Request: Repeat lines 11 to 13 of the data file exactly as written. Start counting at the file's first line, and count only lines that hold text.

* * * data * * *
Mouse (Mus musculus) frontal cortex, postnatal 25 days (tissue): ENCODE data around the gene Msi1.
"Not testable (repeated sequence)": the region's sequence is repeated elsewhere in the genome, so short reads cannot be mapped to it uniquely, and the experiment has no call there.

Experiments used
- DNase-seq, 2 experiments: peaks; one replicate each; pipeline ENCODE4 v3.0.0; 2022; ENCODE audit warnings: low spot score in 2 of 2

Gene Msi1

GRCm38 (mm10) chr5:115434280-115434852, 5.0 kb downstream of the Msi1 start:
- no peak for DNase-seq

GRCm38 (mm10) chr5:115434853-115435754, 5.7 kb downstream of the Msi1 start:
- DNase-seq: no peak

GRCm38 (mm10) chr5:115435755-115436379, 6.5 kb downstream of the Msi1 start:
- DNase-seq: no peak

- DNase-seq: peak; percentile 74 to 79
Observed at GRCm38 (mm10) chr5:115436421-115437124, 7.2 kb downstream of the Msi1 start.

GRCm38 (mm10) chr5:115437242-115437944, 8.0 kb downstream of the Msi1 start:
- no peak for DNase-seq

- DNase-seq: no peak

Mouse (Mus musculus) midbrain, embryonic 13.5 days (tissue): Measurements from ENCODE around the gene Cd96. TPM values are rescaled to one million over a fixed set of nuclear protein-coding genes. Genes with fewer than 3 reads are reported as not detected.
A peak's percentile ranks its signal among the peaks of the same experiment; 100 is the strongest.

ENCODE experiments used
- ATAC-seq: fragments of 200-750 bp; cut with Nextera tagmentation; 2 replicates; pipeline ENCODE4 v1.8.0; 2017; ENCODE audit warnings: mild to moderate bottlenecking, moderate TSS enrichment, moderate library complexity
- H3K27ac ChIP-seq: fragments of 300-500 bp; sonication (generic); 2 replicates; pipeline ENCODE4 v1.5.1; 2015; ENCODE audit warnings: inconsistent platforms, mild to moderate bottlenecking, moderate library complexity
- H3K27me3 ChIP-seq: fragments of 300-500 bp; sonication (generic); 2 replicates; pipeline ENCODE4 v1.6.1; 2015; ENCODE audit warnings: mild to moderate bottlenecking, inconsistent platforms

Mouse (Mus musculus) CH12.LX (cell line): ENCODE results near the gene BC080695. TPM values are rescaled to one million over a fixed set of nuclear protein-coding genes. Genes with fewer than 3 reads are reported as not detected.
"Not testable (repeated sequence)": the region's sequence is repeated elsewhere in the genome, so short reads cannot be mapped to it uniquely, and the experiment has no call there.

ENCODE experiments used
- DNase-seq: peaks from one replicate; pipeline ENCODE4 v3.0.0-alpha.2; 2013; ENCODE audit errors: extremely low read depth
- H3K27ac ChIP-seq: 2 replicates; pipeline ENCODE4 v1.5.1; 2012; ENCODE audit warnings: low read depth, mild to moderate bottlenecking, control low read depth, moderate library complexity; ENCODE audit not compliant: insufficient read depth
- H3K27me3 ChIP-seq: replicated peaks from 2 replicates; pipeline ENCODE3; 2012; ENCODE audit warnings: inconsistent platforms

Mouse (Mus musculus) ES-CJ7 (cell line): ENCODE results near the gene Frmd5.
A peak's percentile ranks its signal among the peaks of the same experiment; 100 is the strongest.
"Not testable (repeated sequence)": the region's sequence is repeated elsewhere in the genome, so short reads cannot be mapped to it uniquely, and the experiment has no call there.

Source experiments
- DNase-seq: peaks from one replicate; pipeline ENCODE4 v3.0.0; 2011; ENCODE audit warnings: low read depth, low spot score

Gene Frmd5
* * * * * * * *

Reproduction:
- DNase-seq: no peak

- DNase-seq: peak; percentile 74 to 79
Observed at GRCm38 (mm10) chr5:115436421-115437124, 7.2 kb downstream of the Msi1 start.